Sundays River Canal to be closed for rehabilitation work

Sundays River Canal to be closed for rehabilitation work

Sundays River Canal to be closed for rehabilitation work

Water users in the Nelson Mandela Bay Metropolitan Municipality have been informed of the upcoming three-month shutdown of parts of the Lower Sundays River Canal for urgent rehabilitation work.
The Lower Sundays River Canal forms part of the Lower Sunday’s Government Water Scheme (LSGWS).
The Department of Water and Sanitation (DWS), Lower Sundays River Water User Association, and the Nelson Mandela Bay Metropolitan Municipality (NMBMM) has announced that the planned shutdown of the LSGWS canal is scheduled for 10 June to 15 August 2024.
The LSGWS canal system supplies two main users with bulk water, including agricultural users, Sundays River citrus producing area, and domestic users, Kirkwood, Uitenhage, Enon, and the Nelson Mandela Bay Metro amongst others.
The LSGWS forms part of the greater Orange-Fish-Sundays Inter Basin Transfer Scheme and it transfers 740 million kilolitres of water annually from the Gariep Dam to the Eastern Cape through the 80 km Orange-Fish Tunnel. 
The repair of the canal is a result of a May 2017 incident, where a section of the canal embarkment slipped, about 4.4km south of Enon. 
The department then had to construct a temporary embarkment using a plastic membrane to ensure the continuous supply of water to users. However, a secondary embankment failure has occurred, with 200m downstream of the initial embankment and canal failure.
In a joint statement, the DWS, Association and NMBMM said the rehabilitation work to be carried out is critical for the reliable and sustainability of supply to users, warning that if the damaged canal is not repaired, the water scheme will be at risk of collapse.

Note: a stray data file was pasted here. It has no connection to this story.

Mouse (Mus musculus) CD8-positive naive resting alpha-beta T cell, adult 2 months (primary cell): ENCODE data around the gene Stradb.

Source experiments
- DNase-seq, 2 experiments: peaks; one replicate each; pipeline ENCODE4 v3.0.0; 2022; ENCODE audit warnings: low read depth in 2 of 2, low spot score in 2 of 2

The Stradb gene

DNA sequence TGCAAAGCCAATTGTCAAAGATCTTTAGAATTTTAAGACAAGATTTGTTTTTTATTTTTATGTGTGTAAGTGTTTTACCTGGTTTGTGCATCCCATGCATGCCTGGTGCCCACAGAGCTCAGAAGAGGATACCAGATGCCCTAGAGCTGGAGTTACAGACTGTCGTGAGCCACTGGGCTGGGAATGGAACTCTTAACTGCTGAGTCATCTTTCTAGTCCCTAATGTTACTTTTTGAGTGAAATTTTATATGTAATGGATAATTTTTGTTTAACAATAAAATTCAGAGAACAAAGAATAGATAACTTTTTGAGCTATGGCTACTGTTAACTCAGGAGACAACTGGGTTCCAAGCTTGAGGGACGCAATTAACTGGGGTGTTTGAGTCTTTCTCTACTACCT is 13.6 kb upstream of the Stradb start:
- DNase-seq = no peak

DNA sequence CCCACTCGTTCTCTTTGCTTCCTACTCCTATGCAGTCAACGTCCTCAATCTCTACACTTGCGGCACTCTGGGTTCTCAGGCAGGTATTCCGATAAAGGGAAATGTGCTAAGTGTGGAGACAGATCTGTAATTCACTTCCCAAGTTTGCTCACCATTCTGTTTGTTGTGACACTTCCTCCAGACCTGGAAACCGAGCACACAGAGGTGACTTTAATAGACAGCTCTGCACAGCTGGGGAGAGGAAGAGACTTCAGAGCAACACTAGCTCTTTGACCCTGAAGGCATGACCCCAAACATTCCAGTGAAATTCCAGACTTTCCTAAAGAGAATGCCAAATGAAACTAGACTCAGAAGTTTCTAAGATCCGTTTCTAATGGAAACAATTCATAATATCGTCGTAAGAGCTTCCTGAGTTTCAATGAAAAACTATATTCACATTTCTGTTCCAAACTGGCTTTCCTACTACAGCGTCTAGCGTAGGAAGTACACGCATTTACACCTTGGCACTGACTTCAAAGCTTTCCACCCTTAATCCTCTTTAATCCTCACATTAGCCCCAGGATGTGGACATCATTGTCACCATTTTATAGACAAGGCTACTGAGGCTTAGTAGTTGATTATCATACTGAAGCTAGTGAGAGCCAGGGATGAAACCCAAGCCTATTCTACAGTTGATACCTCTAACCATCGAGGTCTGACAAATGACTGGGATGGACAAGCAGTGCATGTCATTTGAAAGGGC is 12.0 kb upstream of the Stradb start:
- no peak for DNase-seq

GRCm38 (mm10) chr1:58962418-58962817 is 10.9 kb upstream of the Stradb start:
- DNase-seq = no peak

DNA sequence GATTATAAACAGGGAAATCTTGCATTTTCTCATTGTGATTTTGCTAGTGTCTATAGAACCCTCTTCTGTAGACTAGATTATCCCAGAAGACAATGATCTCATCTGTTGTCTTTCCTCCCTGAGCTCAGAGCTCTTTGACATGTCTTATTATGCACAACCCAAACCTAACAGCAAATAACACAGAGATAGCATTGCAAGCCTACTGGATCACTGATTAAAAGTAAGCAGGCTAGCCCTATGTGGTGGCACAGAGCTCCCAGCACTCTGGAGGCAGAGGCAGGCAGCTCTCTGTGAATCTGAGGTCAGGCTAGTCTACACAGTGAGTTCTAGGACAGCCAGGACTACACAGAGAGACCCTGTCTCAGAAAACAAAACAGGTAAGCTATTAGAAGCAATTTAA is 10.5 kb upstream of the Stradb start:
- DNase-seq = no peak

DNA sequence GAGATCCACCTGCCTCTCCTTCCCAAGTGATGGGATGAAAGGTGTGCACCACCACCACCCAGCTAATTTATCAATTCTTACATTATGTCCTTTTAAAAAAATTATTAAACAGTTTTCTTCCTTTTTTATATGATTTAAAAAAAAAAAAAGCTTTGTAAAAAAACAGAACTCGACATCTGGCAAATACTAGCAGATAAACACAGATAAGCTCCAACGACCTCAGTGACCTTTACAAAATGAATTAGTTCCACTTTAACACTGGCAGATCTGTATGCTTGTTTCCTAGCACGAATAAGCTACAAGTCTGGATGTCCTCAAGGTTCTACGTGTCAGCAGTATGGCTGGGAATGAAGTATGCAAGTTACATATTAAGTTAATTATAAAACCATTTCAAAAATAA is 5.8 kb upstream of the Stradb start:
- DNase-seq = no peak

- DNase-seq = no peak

The work on the canal includes demolishing the existing canal at the upstream and downstream tie-in sections, surface preparations, and the placement of a High-Density Polyethylene (HDPE) liner over the upstream and downstream tie-ins.

“It is important to note that during the construction of the tie-ins, the canal will not be completely shut down, but there will be intervals at which, upon completion of certain segments that are being repaired, water will be allowed to flow through to the dams to supply end users. The major domestic users to be impacted by the shutdown will be the towns of Addo, Paterson and the Nelson Mandela Bay Metro,” the statement said. 
Minimising interruption
However, the stakeholders have assured the public that measures have been put in place to minimise interruptions to water supply in these areas, and Kirkwood, which is located upstream of the shutdown point, will continue to be supplied from the main canal. 
The stakeholders said the Caesar’s Balancing Dam, which supplies Addo and Paterson, will be filled prior to canal shutdown, and will be continuously recharged during the intervals when the canal is opened. 
They explained that the NMBM, which ordinarily receives 70% of water supply from the scheme through the Nooitgedaght Water Treatment Works, will be supplied from the Scheepersvlakte Balancing Dam for the duration of the canal shutdown period. 
“The reduced supply to the Nooitgedacht WTW [Water Treatment Works] will also be offset by increased supply from the western systems through Loerie and Churchill Dams, and Loerie and Elandsjacht Water Treatment Works managed by Gamtoos Water User Association and the Metro respectively.  
“The Loerie and Scheepersvlakte Balancing Dams will be filled to 100% capacity before the shutdown commences and refilled during open flows,” the statement said.
The DWS said it has consulted extensively on the planned shutdown, to bring all its stakeholders on board and for them to plan for this period and inform their customers. 
“The department continues to hold meetings with these stakeholders to discuss action plans to mitigate any possible challenges and bottlenecks as the planned shutdown gets implemented,” the department said. – SAnews.gov.za

GabiK
Tue, 06/04/2024 – 11:14

39 views